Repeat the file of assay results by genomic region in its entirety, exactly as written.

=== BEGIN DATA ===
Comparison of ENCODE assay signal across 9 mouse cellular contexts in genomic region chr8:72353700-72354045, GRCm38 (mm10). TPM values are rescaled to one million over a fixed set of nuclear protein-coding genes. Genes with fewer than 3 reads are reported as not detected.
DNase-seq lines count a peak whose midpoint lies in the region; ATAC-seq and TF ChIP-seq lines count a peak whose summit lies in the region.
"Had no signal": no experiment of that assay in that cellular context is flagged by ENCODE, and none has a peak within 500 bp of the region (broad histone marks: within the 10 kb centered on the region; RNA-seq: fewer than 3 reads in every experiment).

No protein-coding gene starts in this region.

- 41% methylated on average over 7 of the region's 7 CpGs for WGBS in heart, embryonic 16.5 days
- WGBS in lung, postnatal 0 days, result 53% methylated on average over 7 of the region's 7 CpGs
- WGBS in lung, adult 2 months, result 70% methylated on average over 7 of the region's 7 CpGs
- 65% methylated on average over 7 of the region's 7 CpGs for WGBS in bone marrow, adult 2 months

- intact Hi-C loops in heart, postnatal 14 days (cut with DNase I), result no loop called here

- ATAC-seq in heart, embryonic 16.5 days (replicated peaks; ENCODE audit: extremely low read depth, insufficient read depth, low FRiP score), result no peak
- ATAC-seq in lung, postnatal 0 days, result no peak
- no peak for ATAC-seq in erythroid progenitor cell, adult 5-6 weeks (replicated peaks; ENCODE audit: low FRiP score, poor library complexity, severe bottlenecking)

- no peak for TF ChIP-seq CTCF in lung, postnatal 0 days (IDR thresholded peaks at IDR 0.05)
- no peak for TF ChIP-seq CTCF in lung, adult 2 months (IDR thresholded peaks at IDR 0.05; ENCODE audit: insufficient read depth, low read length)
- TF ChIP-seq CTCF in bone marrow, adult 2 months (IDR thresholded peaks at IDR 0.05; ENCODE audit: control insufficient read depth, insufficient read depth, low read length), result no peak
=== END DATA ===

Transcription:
Comparison of ENCODE assay signal across 9 mouse cellular contexts in genomic region chr8:72353700-72354045, GRCm38 (mm10). TPM values are rescaled to one million over a fixed set of nuclear protein-coding genes. Genes with fewer than 3 reads are reported as not detected.
DNase-seq lines count a peak whose midpoint lies in the region; ATAC-seq and TF ChIP-seq lines count a peak whose summit lies in the region.
"Had no signal": no experiment of that assay in that cellular context is flagged by ENCODE, and none has a peak within 500 bp of the region (broad histone marks: within the 10 kb centered on the region; RNA-seq: fewer than 3 reads in every experiment).

No protein-coding gene starts in this region.

- 41% methylated on average over 7 of the region's 7 CpGs for WGBS in heart, embryonic 16.5 days
- WGBS in lung, postnatal 0 days, result 53% methylated on average over 7 of the region's 7 CpGs
- WGBS in lung, adult 2 months, result 70% methylated on average over 7 of the region's 7 CpGs
- 65% methylated on average over 7 of the region's 7 CpGs for WGBS in bone marrow, adult 2 months

- intact Hi-C loops in heart, postnatal 14 days (cut with DNase I), result no loop called here

- ATAC-seq in heart, embryonic 16.5 days (replicated peaks; ENCODE audit: extremely low read depth, insufficient read depth, low FRiP score), result no peak
- ATAC-seq in lung, postnatal 0 days, result no peak
- no peak for ATAC-seq in erythroid progenitor cell, adult 5-6 weeks (replicated peaks; ENCODE audit: low FRiP score, poor library complexity, severe bottlenecking)

- no peak for TF ChIP-seq CTCF in lung, postnatal 0 days (IDR thresholded peaks at IDR 0.05)
- no peak for TF ChIP-seq CTCF in lung, adult 2 months (IDR thresholded peaks at IDR 0.05; ENCODE audit: insufficient read depth, low read length)
- TF ChIP-seq CTCF in bone marrow, adult 2 months (IDR thresholded peaks at IDR 0.05; ENCODE audit: control insufficient read depth, insufficient read depth, low read length), result no peak